Review: Memoir: I'm Feeling Lucky: Confessions of Google Employee Number 59 by Douglas Edwards
Allen Lane, £20
To devise one billion dollar idea could be considered good luck. To come up with a second a short time later out of the blue, well, that's nothing short of genius.
Douglas Edwards was present at the conception of both ideas that turned Google from a struggling upstart in California's Silicon Valley to a money machine that went on to dominate the internet.
Edwards quit his cushy job in marketing at the San Jose Mercury News in 1999 looking for a bit of adventure in the dot-com boom. Aged 41 and with no technical experience, he landed a similar position at a curiously named start-up that focused purely on searching the internet.
Few people had heard of Google and even fewer believed it stood a chance against behemoths such as Yahoo and Altavista. Edwards concedes in this account of his tenure with the company from 1995 to 2005 that he initially figured he would be back at his old job within a year or two.
It's easy to take an instant dislike to Edwards. He speaks early on with the arrogance of one of those salesman spivs who believes the brand is as important as the product.
In addition to working inhumanly long hours as Google's first director of consumer marketing, he quickly learned that Google founders Larry Page and Sergey Brin barely concealed their disregard for marketing shysters and anything that couldn't be proved by raw computer data.
Edwards says: " Their vision burned so brightly it scorched everything that stood in its way."
I'm Feeling Lucky is an illuminating insight into the concentrated brilliance at the Googleplex, as the company HQ in Mountain View, California, is known.
Even Edwards, the self-proclaimed Voice of Google who wrote much of the text users encountered on the search engine's website, knows the company's success had far more to do with the Sergey and Larry's cadre of overachieving software engineers.
By virtue of his early absorption into the fold (he was their 59th hire, he guesstimates), we track the company's progress from plucky outsider to €130bn corporation. It's hard to credit that for a long time the search engine tottered from crisis to crisis as it tried to carve a niche for itself.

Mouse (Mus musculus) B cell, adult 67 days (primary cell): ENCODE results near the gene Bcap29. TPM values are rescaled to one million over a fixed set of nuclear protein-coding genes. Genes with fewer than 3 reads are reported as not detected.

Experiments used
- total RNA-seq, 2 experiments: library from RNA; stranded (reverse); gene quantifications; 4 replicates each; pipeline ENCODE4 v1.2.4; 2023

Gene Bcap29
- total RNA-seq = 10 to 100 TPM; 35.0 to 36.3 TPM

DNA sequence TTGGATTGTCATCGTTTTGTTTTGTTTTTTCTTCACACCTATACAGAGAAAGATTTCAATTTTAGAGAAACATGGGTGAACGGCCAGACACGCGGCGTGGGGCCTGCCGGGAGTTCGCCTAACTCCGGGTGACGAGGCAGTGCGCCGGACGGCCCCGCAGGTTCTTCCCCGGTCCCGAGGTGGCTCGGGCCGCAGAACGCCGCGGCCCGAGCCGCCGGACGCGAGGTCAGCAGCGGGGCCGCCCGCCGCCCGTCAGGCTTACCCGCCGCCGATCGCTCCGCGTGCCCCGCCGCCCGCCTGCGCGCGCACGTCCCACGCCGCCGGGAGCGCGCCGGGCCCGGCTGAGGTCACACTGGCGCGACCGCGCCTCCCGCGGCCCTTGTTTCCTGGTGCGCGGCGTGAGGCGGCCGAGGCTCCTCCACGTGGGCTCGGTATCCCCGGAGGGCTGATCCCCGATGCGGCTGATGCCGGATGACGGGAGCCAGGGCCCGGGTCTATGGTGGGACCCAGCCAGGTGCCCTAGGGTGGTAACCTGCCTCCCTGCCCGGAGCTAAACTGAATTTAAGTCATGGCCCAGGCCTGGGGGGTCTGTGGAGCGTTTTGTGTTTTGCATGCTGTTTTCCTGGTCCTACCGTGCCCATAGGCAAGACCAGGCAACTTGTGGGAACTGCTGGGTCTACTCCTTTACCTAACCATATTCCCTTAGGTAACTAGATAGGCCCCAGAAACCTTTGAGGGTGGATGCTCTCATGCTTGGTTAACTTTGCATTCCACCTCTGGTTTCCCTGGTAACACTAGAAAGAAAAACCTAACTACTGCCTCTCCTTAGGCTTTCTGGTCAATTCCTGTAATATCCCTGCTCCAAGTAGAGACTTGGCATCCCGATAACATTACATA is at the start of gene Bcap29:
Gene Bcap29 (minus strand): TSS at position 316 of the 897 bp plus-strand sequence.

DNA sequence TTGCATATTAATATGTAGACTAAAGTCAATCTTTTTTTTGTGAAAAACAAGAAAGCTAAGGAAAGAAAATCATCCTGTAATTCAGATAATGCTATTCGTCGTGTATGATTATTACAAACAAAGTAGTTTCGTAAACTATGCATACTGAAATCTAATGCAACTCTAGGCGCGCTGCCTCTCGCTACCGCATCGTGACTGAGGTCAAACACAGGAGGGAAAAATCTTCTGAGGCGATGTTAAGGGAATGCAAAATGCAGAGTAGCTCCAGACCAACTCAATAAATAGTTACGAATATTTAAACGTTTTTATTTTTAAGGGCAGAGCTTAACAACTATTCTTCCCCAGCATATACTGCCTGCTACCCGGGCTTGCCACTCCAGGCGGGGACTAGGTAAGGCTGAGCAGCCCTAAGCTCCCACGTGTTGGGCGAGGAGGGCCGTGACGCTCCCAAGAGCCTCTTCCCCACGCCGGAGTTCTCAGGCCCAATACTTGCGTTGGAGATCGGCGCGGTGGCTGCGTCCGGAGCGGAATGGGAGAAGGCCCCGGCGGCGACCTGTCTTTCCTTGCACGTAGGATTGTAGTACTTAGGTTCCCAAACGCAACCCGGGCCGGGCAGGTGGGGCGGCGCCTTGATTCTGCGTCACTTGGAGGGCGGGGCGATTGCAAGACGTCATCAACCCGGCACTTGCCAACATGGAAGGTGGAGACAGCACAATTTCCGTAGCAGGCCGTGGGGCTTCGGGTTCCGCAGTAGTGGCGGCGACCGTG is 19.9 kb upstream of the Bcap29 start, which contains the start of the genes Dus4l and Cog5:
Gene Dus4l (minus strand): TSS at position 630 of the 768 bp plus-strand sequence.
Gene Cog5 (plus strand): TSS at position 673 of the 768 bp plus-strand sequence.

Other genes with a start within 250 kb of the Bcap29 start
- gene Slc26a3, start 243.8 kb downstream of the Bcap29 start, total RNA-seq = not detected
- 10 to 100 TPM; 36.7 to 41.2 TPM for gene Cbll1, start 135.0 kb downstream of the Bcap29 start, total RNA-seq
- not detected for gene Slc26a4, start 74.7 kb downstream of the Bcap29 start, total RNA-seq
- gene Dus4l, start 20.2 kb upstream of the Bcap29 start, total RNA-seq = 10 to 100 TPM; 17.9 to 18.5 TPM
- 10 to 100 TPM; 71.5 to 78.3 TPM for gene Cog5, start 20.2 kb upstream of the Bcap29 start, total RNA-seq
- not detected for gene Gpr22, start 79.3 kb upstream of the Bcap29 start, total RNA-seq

Time and time again, Edwards butted up against the founders' instincts -- traditional media practices versus new-world computer logic on privacy, logos, readiness to launch products -- and came off second best.
More often than not, Sergey and Larry were right, a sheepish Edwards confesses with hindsight.
"Larry was so suffused with conviction that he ran towards risk without fear," says the author, explaining the two men always refused to admit anything was impossible.
By the end of the book, by which time Google had morphed into a monster to rival Microsoft and Apple, you even feel sympathy for Edwards. The real action always seemed to happen anywhere but in his office. Any compassion soon fades when he coyly relates cashing in his multi-million-dollar stock options in 2005.
His lively prose teeters on the edge of pomposity ("I could sit on the black couch, plug directly into Larry's head and get root-level access to all that I needed to know"). But he manages to convey the deep complexity of Google's operations in layman's language, even the two brilliant ideas that still pump money into the company's coffers every second.
One is the instantaneous and highly effective auction system by which ads are displayed on Google's search results. The other is the matching of similar ads to web pages other than Google's. Google a search engine? In fact, it's more accurately called an advertising giant, deriving an estimated $30bn a year from those little text ads on thousands of websites.